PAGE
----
First Published: 2013-04-06

 

Painfully Following Iran in the U.S. Media

 

I have no doubt that any impartial assessment of the professional conduct of most American media in covering the Iran situation would find it deeply flawed and highly opinionated, to the point where I say that mainstream media coverage of Iran in the United States is professionally criminal, writes Rami G. Khouri.

 

Middle East Online

BEIRUT - One of the most annoying aspects of spending time in the United States, as I have just done with a month’s working visit there, is to follow the news coverage of Iran in the mainstream American media. Well, calling it “news” coverage is a bit of a stretch, because the mainstream American media is not really reporting news about Iran, but rather repackaged ideological attacks and threats that emanate primarily from the American and Israeli governments.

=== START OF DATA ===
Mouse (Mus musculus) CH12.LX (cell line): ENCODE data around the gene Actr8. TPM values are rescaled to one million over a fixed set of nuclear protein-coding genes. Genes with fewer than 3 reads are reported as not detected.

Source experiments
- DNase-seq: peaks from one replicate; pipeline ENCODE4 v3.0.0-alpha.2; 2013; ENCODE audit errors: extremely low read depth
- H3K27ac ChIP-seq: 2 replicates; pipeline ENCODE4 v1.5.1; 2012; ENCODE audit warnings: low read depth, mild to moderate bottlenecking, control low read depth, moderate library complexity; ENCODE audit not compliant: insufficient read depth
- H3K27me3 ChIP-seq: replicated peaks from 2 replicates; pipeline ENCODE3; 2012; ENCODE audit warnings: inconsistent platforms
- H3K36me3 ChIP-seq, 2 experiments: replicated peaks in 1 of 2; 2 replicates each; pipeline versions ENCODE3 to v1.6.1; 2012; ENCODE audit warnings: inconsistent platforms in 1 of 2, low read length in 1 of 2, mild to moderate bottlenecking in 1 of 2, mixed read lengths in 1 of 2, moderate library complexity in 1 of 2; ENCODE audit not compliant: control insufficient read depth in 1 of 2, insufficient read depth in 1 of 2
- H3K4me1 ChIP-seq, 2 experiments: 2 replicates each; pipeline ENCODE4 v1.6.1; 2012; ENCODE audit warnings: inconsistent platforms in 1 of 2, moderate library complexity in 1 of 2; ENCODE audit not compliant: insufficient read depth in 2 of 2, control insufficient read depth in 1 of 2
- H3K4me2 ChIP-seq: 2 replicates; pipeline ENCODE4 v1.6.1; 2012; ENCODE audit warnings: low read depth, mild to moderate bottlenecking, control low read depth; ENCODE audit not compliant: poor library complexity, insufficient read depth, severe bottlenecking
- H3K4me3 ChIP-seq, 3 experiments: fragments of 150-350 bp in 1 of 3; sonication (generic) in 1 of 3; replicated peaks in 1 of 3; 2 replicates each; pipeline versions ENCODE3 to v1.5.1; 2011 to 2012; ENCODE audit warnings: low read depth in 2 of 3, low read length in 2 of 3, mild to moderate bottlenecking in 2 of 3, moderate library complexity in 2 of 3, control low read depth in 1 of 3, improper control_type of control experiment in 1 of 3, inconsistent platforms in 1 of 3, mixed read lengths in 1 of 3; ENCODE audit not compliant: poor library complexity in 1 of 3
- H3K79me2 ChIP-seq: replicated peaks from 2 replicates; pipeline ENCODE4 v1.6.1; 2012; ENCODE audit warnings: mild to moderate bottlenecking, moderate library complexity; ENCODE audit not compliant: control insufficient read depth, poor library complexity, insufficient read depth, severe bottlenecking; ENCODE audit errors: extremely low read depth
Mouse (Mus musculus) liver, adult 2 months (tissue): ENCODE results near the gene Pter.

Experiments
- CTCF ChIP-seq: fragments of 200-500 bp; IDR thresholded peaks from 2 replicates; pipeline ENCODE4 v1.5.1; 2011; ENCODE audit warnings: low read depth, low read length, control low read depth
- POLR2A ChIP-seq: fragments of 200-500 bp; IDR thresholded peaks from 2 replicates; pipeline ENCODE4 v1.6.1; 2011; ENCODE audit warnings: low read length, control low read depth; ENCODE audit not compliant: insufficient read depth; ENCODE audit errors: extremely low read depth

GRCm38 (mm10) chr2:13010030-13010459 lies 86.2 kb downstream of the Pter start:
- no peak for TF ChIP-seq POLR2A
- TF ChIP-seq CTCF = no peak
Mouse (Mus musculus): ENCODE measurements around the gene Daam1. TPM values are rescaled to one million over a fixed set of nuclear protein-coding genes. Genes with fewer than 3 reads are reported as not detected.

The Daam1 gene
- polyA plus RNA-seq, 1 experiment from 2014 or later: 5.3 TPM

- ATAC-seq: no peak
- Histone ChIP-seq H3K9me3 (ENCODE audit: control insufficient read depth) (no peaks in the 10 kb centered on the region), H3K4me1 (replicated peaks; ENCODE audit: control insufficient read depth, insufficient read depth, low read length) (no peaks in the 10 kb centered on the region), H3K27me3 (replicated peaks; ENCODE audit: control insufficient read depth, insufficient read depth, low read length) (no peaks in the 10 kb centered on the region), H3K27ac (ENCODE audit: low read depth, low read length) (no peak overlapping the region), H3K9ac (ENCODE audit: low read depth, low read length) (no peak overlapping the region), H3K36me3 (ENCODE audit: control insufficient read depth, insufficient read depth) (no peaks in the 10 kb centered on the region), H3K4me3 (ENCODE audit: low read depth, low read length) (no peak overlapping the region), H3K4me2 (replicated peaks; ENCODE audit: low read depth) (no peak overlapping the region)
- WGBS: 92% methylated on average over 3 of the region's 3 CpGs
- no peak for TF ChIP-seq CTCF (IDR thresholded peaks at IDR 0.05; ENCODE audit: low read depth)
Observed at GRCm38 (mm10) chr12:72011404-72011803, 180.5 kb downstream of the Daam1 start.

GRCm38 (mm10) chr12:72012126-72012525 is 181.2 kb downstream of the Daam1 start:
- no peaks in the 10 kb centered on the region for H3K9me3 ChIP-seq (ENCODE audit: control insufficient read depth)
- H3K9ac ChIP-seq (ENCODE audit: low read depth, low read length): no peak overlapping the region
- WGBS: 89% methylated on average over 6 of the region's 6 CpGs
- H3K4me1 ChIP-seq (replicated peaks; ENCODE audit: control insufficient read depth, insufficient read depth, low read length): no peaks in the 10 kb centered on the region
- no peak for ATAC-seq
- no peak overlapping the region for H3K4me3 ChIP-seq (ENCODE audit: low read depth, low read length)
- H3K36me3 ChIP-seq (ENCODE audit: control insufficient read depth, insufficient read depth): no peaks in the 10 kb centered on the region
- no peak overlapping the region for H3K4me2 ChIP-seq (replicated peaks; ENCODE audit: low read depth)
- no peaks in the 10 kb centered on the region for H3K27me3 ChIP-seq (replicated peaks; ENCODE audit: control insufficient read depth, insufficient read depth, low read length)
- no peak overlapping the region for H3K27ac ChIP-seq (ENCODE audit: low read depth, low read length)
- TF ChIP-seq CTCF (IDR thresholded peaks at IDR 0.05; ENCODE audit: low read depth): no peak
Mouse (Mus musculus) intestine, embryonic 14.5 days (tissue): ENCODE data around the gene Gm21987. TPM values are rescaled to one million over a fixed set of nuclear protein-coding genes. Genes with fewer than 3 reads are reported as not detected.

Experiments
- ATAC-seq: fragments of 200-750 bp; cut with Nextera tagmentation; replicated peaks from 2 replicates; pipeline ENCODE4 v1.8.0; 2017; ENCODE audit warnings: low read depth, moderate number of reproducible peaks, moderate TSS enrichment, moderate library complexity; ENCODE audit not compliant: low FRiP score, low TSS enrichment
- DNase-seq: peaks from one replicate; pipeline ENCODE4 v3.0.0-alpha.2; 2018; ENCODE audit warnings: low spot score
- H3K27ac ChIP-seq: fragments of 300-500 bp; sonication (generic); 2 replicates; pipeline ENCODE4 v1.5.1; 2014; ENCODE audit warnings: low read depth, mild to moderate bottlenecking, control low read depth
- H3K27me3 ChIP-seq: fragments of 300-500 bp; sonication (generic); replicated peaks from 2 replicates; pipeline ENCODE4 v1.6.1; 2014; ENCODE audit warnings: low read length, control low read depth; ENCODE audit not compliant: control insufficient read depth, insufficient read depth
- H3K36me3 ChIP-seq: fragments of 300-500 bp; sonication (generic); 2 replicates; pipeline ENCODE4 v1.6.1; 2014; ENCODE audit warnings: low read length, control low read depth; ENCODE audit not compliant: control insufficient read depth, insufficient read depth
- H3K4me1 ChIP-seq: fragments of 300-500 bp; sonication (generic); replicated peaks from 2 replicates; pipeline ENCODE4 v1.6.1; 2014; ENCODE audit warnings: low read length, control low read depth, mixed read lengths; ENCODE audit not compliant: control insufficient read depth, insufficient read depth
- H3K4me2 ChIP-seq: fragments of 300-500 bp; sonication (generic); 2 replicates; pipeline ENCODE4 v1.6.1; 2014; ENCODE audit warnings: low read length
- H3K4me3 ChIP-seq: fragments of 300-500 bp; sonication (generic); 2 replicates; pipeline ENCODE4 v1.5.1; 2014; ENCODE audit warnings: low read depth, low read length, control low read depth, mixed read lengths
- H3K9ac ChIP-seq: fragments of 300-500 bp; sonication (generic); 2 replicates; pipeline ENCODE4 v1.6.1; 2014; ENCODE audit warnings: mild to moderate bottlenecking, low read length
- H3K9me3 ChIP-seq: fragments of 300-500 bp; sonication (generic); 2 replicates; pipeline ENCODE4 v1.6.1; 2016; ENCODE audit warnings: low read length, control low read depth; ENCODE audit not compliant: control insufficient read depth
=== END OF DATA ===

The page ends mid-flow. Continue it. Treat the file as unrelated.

The main problem -- evident in virtually every story about Iran in the mainstream media, including the “quality” outlets like the New York Times, Washington Post, Wall Street Journal and the leading television channels -- is that the coverage is inevitably based on assumptions, fears, concerns, accusations and expectations that are almost never supported by factual and credible evidence. Two things in particular are wrong in the coverage.

First is that most media stories about Iran view the country almost uniquely through the lens of its being an adversary and a threat to the United States, Israel and Arab allies of the U.S., whether because of Iran’s alleged regional hegemonic aims or its terrorism links. Iran only exists for most American media as a threat to be beaten back at any cost.

The second is that most media analyze Iran almost exclusively through the issue of its nuclear industry. This attitude sees Iran as secretly developing a nuclear bomb that it will use to threaten or destroy neighboring powers, including Israel and Arab oil-producing countries. For the U.S. mainstream media, Iran is first and foremost a nuclear threat, and little else about the country is deemed worthy of serious coverage.